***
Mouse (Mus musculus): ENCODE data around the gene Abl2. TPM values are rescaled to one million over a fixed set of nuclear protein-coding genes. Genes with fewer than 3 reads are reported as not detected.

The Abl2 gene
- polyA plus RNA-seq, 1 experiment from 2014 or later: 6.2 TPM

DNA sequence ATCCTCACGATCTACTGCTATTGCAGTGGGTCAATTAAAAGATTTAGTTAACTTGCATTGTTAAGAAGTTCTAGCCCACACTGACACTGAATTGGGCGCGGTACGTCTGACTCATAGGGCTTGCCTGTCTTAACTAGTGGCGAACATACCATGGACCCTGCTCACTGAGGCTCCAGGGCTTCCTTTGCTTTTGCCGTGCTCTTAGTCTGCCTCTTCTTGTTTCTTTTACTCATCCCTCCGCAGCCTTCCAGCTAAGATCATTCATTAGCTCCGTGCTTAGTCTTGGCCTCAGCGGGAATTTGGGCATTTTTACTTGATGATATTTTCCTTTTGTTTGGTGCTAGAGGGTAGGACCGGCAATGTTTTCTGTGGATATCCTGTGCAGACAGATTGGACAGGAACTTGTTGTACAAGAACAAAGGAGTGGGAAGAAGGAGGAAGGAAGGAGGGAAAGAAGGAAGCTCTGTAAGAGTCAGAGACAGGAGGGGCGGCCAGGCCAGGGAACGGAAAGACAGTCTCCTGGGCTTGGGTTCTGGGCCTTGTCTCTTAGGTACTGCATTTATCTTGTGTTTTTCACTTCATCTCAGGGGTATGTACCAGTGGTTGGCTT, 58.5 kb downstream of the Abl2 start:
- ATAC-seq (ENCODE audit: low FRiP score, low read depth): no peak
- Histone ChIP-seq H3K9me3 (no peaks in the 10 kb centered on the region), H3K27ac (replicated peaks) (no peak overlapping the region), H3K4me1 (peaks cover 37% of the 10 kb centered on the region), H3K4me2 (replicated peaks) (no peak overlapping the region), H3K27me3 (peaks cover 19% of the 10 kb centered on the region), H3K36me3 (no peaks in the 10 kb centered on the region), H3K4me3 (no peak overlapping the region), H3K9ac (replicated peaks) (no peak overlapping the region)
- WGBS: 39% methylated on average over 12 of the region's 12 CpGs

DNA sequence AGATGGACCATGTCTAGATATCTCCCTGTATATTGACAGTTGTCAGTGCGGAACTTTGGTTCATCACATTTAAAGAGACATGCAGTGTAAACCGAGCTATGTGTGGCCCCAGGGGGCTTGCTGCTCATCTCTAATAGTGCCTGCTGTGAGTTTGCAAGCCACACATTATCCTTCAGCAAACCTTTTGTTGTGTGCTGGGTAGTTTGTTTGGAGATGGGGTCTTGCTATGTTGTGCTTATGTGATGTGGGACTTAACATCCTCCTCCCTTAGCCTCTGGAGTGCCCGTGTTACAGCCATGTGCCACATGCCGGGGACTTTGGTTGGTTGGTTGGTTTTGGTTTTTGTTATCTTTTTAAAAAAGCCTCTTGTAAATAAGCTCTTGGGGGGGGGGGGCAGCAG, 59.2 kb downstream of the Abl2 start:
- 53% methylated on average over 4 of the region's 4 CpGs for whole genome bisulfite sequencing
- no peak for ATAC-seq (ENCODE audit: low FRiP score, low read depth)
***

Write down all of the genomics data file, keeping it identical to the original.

Mouse (Mus musculus): ENCODE data around the gene Abl2. TPM values are rescaled to one million over a fixed set of nuclear protein-coding genes. Genes with fewer than 3 reads are reported as not detected.

The Abl2 gene
- polyA plus RNA-seq, 1 experiment from 2014 or later: 6.2 TPM

DNA sequence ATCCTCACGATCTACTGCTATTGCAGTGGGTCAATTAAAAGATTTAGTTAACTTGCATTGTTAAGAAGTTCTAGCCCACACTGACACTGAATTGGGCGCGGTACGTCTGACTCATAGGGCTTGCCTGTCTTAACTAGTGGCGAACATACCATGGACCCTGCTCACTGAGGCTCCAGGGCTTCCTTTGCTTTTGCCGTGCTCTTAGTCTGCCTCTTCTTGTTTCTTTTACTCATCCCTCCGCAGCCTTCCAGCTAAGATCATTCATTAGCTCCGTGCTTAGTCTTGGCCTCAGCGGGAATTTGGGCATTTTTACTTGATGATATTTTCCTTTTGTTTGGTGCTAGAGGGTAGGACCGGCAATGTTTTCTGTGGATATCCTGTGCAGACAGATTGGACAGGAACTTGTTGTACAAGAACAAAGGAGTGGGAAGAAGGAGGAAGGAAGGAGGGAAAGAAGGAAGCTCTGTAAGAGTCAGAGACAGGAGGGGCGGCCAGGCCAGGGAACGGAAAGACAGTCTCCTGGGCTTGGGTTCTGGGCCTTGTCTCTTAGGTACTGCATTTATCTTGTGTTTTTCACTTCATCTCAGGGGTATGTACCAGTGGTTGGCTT, 58.5 kb downstream of the Abl2 start:
- ATAC-seq (ENCODE audit: low FRiP score, low read depth): no peak
- Histone ChIP-seq H3K9me3 (no peaks in the 10 kb centered on the region), H3K27ac (replicated peaks) (no peak overlapping the region), H3K4me1 (peaks cover 37% of the 10 kb centered on the region), H3K4me2 (replicated peaks) (no peak overlapping the region), H3K27me3 (peaks cover 19% of the 10 kb centered on the region), H3K36me3 (no peaks in the 10 kb centered on the region), H3K4me3 (no peak overlapping the region), H3K9ac (replicated peaks) (no peak overlapping the region)
- WGBS: 39% methylated on average over 12 of the region's 12 CpGs

DNA sequence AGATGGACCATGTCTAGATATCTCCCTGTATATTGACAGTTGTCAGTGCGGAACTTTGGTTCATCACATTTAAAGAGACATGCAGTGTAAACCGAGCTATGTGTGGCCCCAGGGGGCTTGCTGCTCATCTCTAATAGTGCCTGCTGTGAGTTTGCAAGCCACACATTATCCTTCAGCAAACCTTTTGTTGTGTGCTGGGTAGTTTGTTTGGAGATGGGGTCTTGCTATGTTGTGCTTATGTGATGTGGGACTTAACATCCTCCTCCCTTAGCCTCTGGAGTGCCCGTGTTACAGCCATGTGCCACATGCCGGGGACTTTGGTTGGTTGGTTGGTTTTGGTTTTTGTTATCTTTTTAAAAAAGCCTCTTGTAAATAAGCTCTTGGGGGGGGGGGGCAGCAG, 59.2 kb downstream of the Abl2 start:
- 53% methylated on average over 4 of the region's 4 CpGs for whole genome bisulfite sequencing
- no peak for ATAC-seq (ENCODE audit: low FRiP score, low read depth)